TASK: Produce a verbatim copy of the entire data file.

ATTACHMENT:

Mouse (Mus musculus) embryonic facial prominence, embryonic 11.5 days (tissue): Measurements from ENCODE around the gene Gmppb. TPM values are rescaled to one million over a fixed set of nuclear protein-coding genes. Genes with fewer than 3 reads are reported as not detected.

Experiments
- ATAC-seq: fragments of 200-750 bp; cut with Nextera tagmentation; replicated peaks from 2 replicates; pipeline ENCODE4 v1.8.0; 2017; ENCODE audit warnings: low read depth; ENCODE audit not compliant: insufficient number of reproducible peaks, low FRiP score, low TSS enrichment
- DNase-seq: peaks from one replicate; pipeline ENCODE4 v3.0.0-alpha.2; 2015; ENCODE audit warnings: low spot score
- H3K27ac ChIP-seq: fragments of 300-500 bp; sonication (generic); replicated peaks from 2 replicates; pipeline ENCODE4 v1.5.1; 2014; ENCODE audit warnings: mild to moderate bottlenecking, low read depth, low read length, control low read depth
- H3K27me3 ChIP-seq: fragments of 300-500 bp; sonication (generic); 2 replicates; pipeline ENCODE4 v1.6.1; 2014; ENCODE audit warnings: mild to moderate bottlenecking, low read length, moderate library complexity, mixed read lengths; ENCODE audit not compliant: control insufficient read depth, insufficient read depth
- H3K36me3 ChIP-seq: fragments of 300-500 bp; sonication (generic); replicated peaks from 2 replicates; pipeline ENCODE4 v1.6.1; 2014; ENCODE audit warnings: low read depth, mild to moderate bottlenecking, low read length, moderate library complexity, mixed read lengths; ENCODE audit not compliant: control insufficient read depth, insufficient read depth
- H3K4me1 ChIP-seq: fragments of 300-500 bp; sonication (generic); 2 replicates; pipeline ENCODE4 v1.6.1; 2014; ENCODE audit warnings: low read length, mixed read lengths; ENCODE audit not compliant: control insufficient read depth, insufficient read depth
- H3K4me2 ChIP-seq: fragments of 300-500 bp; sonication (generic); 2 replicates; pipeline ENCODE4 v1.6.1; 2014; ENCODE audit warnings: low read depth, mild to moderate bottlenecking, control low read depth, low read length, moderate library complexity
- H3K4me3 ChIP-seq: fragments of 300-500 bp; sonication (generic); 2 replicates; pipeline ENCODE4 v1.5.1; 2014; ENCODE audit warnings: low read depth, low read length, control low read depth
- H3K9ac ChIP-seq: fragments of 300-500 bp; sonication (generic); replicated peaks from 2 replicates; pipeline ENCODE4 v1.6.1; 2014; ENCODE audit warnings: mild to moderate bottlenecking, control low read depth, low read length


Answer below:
Mouse (Mus musculus) embryonic facial prominence, embryonic 11.5 days (tissue): Measurements from ENCODE around the gene Gmppb. TPM values are rescaled to one million over a fixed set of nuclear protein-coding genes. Genes with fewer than 3 reads are reported as not detected.

Experiments
- ATAC-seq: fragments of 200-750 bp; cut with Nextera tagmentation; replicated peaks from 2 replicates; pipeline ENCODE4 v1.8.0; 2017; ENCODE audit warnings: low read depth; ENCODE audit not compliant: insufficient number of reproducible peaks, low FRiP score, low TSS enrichment
- DNase-seq: peaks from one replicate; pipeline ENCODE4 v3.0.0-alpha.2; 2015; ENCODE audit warnings: low spot score
- H3K27ac ChIP-seq: fragments of 300-500 bp; sonication (generic); replicated peaks from 2 replicates; pipeline ENCODE4 v1.5.1; 2014; ENCODE audit warnings: mild to moderate bottlenecking, low read depth, low read length, control low read depth
- H3K27me3 ChIP-seq: fragments of 300-500 bp; sonication (generic); 2 replicates; pipeline ENCODE4 v1.6.1; 2014; ENCODE audit warnings: mild to moderate bottlenecking, low read length, moderate library complexity, mixed read lengths; ENCODE audit not compliant: control insufficient read depth, insufficient read depth
- H3K36me3 ChIP-seq: fragments of 300-500 bp; sonication (generic); replicated peaks from 2 replicates; pipeline ENCODE4 v1.6.1; 2014; ENCODE audit warnings: low read depth, mild to moderate bottlenecking, low read length, moderate library complexity, mixed read lengths; ENCODE audit not compliant: control insufficient read depth, insufficient read depth
- H3K4me1 ChIP-seq: fragments of 300-500 bp; sonication (generic); 2 replicates; pipeline ENCODE4 v1.6.1; 2014; ENCODE audit warnings: low read length, mixed read lengths; ENCODE audit not compliant: control insufficient read depth, insufficient read depth
- H3K4me2 ChIP-seq: fragments of 300-500 bp; sonication (generic); 2 replicates; pipeline ENCODE4 v1.6.1; 2014; ENCODE audit warnings: low read depth, mild to moderate bottlenecking, control low read depth, low read length, moderate library complexity
- H3K4me3 ChIP-seq: fragments of 300-500 bp; sonication (generic); 2 replicates; pipeline ENCODE4 v1.5.1; 2014; ENCODE audit warnings: low read depth, low read length, control low read depth
- H3K9ac ChIP-seq: fragments of 300-500 bp; sonication (generic); replicated peaks from 2 replicates; pipeline ENCODE4 v1.6.1; 2014; ENCODE audit warnings: mild to moderate bottlenecking, control low read depth, low read length